This post is also available in Italiano
One of the things I like the most when I’m in Israel is the Israeli breakfast. Israeli breakfast is not just like any breakfast: it’s much richer and more abundant than any other breakfast in the world – even compared to American breakfast – and it has a special story. The Israeli breakfast is in fact a generous buffet with a thousand courses: fresh vegetable salads, cheeses, smoked fish, savory pies (including the pastel, our topic for today), shakshouka, bourekas, rugelah, babka… it is difficult to make a list that includes each specialty.
This almost disproportionate breakfast is an ancient legacy: it is born from the custom, widespread in all the kibbutz since the founding of the State, to consume a very abundant meal before heading to work in the fields, which was a long and exhausting job.
Today, Israeli breakfast is served in most hotels – to enable tourists to discover the local cuisine – as well as in city cafes, that especially on weekends are filled with people lazily enjoying the local version of the brunch.
The pastel is essentially a savoury pie stuffed with minced meat, enriched with spices and decorated with plenty of sesame seeds, which give it a special toasted flavour. You can eat it at all hours of the day, but the best time to have it is Shabbat, when you can serve it as a cruchy, spiced appetizer.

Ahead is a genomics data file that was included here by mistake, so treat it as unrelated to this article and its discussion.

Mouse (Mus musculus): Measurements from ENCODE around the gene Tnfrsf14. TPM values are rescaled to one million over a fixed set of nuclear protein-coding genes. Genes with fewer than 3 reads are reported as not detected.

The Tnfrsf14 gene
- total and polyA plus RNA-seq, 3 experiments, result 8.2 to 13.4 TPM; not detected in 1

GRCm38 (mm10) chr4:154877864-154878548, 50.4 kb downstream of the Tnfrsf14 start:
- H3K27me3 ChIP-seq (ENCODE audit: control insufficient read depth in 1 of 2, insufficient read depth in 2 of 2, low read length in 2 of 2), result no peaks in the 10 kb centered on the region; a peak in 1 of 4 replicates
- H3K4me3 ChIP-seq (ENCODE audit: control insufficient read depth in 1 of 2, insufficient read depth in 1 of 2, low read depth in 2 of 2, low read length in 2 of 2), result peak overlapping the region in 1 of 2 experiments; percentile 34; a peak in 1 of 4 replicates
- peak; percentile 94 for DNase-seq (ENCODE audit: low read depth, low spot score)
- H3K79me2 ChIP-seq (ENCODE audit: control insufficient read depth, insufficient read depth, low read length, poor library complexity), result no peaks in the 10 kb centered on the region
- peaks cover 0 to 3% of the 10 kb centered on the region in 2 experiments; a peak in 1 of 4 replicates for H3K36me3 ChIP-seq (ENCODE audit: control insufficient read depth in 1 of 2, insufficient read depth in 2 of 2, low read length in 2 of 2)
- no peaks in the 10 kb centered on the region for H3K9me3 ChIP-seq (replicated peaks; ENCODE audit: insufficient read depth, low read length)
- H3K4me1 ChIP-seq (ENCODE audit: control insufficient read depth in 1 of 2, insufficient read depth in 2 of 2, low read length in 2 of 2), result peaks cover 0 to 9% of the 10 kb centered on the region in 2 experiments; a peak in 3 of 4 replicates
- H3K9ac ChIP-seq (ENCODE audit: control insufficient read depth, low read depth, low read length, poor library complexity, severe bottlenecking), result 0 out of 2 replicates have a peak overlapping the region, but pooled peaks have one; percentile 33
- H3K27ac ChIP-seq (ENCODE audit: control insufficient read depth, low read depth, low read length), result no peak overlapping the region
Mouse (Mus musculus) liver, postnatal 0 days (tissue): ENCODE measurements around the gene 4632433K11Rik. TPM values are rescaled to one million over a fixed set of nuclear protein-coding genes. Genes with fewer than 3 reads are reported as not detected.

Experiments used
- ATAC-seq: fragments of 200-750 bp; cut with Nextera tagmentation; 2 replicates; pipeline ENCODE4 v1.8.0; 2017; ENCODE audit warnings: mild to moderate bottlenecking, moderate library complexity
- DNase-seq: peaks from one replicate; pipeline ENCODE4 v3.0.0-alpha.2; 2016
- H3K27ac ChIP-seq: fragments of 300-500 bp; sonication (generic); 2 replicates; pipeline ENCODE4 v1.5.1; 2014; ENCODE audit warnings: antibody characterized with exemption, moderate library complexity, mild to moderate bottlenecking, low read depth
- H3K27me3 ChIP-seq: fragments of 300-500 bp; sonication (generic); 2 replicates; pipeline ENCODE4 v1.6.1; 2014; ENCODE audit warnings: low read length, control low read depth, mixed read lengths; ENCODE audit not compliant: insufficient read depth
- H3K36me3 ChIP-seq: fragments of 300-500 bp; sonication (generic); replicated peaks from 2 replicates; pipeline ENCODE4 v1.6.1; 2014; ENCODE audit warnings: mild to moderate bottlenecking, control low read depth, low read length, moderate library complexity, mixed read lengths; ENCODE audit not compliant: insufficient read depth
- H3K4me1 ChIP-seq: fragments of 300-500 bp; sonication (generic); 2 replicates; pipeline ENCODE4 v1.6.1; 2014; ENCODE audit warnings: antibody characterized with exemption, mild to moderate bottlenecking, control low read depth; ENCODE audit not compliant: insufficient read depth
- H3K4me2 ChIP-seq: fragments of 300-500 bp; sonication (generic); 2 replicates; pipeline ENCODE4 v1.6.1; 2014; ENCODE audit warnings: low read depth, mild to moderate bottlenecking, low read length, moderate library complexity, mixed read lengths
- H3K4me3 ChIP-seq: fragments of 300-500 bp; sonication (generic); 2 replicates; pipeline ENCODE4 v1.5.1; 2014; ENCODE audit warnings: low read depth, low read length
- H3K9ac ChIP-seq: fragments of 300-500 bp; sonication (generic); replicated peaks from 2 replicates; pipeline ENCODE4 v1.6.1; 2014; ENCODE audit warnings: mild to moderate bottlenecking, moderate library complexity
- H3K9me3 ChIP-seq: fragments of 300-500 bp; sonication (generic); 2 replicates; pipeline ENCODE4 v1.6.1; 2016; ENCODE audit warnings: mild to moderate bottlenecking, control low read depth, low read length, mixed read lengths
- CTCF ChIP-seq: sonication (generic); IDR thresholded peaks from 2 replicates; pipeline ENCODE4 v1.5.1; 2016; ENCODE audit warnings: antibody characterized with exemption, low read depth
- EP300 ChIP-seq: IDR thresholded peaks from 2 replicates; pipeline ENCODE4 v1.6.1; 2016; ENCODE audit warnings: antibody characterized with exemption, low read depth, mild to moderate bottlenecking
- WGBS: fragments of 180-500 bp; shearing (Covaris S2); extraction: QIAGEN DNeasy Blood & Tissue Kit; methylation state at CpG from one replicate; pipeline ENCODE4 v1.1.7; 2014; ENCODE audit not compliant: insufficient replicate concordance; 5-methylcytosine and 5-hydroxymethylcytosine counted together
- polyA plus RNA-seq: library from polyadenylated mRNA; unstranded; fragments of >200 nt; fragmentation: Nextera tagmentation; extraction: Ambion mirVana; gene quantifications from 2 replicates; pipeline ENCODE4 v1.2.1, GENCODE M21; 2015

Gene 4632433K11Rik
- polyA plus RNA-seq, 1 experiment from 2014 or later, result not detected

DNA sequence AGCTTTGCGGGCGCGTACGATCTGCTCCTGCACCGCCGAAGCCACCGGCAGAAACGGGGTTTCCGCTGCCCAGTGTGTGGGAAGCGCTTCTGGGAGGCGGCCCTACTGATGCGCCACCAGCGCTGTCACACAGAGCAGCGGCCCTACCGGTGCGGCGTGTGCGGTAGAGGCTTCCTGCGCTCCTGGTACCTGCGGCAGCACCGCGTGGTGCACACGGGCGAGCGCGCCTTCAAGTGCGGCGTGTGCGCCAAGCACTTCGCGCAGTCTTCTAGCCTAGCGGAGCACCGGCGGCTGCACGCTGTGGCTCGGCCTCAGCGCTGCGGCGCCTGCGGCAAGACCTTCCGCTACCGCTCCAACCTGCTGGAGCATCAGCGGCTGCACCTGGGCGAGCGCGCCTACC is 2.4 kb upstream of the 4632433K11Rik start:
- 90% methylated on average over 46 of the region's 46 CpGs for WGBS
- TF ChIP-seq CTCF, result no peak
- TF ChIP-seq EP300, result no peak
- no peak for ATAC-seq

To tell the whole truth, there are many versions of the pastel: those who prefer not to mix meat and milk in the same meal, in compliance with rules of kashrut, will make a stuffed mushroom pastel or the classic spinach pie to go with halavi, milk-based meals; the pastel we learn to make today is the simplest one, made with minced beef, which is always a hit with adults and children alike.
To make the pastel I followed in principle the recipe of the chef Michael Solomonov contained in the magnificent book “Zahav: A World of Israeli Cooking“, but I changed some spices, skipped the carrots in the sauté and added a splash of good Italian red wine, to adapt the filling to the taste of my family.
- 3 onions, finely chopped
- 2 pounds ground beef
- 1 teaspoons ground cinnamon
- ½ teaspoon ground cumin
- 3 tablespoons chopped parsley
- ½ glass red wine
- salt and pepper to taste
- 2 sheets of puff pastry
- 3 large eggs (2 for the filling, 1 for brushing)
- 2 tablespoons sesame seeds
- Heat a couple of tablespoons of oil in a large non-stick skillet over medium heat. Add onions and sauté until it has softened, but not browned, 8 to 10 minutes. Add beef, cinnamon, cumin, parsley, salt and pepper, stirring to combine. Cook until beef begins to brown, about 10 mins. Pour in the wine and cook 5 more mins until the wine has evaporated, then let the mixture cool completely.
- While beef is cooking, line a 9x11 inch baking dish with parchment paper, than place one layer of pastry on the paper, pulling up the dough to cover the sides of baking dish.
- Whisk 2 eggs and add to cooled beef mixture. Spoon mixture over pastry, then top with the remaining sheet of pastry. Pinch the pastry well to lock the filling in.
- Chill the pie in the fridge for at least 1 hour and preheat the oven to 400 degrees.
- Whisk the remaining egg and brush it over the pastry, then sprinkle with sesame seeds. Bake the pie until golden on top, about 40 minutes, and allow to cool 15 to 20 minutes before cutting.
- The pastel keeps well in the fridge covered in foil and can be easily reheated.